Thursday, December 03, 2009

Arch

EDITOR'S NOTE: I came across this old document while poking around the hard drive of my computer. I wrote this in late 2004, as an exercise for an intro to creative writing course in which I was enrolled. At this time in my life, I was still adjusting to life outside of the architecture program and attempting to digest some of those frustrations. One could describe this flash fiction as 'angsty.'

They sat across from each other at the campus coffee shop.

“So, how’ve you been?” she asked, just hoping to break the akward silence that pervaded their dreary walk to the place.

“Fine,” he said. He gripped the coffee a bit tighter, hoping its mysterious charge would take hold of him and propel him into some type of conversational mode. At least provide anything but more fodder for rest, collapse; anything to wash away the sour taste of defeat and exhaustion.
“I haven’t seen you in, like, two weeks, something has to be new or interesting or anything.”

He shrugged. If only he could tell her all the things: the long studio hours, the fact that his weeks of work were all for naught, the fact that his thoughts were diluted by rapidly fading visions of her, that his life was in a vise that was presently gaining torque from at least a dozen different sources, he and she included. No, nothing new. It’s all the same old shit, it’s just deeper now than before. That doesn’t constitute novelty, does it? At least not the kind of novelty worth discussing with one’s girlfriend.

But that’s upon a completely different mode of thought, now isn’t it?

She presented her all-too-familiar annoyed/indifferent look and proceeded to glance out the window at the drizzly November atmosphere.

What time is it, he pondered intently. The sky is too gray to make a firm estimate, it could be dusk or one in the afternoon. It really doesn’t matter anymore, does it? His watch had slowed to a stop a few days ago, perpetuating a universe where time has no meaning. Only cold, cold logic exists in this place, he considered, allowing a grin and a snicker by accident.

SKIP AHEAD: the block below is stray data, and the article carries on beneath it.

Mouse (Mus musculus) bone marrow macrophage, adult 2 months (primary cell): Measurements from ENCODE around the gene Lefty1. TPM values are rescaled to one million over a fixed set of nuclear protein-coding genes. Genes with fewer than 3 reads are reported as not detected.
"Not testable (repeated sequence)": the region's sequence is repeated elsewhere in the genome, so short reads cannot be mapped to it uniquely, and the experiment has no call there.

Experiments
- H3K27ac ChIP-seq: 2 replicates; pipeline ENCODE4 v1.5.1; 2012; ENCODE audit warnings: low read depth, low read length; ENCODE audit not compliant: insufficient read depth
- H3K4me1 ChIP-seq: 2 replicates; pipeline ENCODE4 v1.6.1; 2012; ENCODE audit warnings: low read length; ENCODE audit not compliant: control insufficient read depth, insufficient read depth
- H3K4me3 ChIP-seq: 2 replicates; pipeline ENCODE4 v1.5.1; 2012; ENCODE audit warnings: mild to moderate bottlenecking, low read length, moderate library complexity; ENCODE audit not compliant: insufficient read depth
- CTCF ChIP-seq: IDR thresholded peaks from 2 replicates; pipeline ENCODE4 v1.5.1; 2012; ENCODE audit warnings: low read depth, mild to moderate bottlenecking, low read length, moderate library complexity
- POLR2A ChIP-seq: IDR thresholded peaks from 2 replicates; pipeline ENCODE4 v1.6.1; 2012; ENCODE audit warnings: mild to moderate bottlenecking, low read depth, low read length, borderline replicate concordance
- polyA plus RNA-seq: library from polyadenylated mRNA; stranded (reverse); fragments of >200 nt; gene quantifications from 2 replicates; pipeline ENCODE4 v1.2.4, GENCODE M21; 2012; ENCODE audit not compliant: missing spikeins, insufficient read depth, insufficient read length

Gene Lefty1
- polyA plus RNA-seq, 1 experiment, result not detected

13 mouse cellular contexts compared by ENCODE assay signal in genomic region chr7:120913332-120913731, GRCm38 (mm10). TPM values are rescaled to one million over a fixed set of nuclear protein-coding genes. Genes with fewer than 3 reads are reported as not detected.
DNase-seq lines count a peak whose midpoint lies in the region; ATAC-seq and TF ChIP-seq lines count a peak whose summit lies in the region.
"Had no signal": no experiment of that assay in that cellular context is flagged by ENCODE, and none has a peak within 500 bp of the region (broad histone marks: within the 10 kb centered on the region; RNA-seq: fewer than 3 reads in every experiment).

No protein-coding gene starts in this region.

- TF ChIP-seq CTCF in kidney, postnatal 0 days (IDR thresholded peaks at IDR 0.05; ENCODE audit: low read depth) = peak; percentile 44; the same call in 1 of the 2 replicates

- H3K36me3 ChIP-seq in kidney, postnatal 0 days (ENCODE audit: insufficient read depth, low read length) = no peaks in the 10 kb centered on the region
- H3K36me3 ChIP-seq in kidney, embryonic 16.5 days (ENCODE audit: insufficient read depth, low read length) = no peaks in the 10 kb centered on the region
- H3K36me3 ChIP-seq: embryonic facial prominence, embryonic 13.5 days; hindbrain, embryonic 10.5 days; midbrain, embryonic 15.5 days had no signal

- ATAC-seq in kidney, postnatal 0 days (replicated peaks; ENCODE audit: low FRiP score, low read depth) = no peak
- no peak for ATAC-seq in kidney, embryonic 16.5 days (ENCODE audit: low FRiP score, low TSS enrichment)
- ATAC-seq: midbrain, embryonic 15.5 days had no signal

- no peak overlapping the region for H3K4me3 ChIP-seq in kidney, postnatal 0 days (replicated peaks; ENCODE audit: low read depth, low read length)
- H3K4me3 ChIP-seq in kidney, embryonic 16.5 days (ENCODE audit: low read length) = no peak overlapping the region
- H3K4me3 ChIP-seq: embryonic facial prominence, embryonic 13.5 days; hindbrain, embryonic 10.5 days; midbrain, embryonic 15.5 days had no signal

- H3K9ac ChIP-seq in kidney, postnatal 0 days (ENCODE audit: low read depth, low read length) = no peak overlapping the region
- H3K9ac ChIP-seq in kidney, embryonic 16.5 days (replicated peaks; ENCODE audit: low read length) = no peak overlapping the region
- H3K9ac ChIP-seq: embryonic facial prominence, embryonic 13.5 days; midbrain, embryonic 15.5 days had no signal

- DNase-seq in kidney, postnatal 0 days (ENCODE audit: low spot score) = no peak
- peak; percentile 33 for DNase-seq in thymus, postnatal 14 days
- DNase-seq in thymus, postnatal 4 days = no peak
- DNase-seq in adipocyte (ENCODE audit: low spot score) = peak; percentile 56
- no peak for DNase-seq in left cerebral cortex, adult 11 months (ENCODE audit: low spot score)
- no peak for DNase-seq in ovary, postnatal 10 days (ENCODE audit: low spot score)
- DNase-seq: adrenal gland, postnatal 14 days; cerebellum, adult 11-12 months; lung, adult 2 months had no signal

“What’s so funny?” Nothing ever did seem to get by her.

He took another drag of the bitter brew, amazed at how numb even strong coffee now made him. It had taken on a retroactive effect, slowing him down to almost no movement at all. How close can one actually get to absolute zero without actually freezing atomic movement? His mind was now working in a strange new dimension, a bi product of the dimensia brought on by emotional imbalance brought on by lack of sleep brought on by inner turmoil brought on by emotional imbalance. The thing was all a hideous freight train galloping headlong down a valley of calamity, shit.

How deep is the valley?

How close is absolute zero?

He set down his cup of coffee, finally reaching some concept of validity. “I think I’m getting an ulcer. Appropriate, huh?” 
 
“That’s what you were laughing about? Are you serious?” No smiles, her indifference shifting toward annoyance and eventually, disgust.

“Probably not, but it would just be another foreseen dilemma in my life at this point.” It was a poor conversation point and he knew it, definitely not one to be addressed at this juncture in the interface. He really wasn’t that callous, just too belligerently tired to afford not to be.

2 comments:

Let's Work With Orphans said...

Gotta love the "coffee shop" "cafe" story. Have we all written at least one of those?

And you're right, this has RdB pre-postmodern angst in nearly every letter.

Anonymous said...

教育的目的,不在應該思考什麼,而是教吾人怎樣思考.........................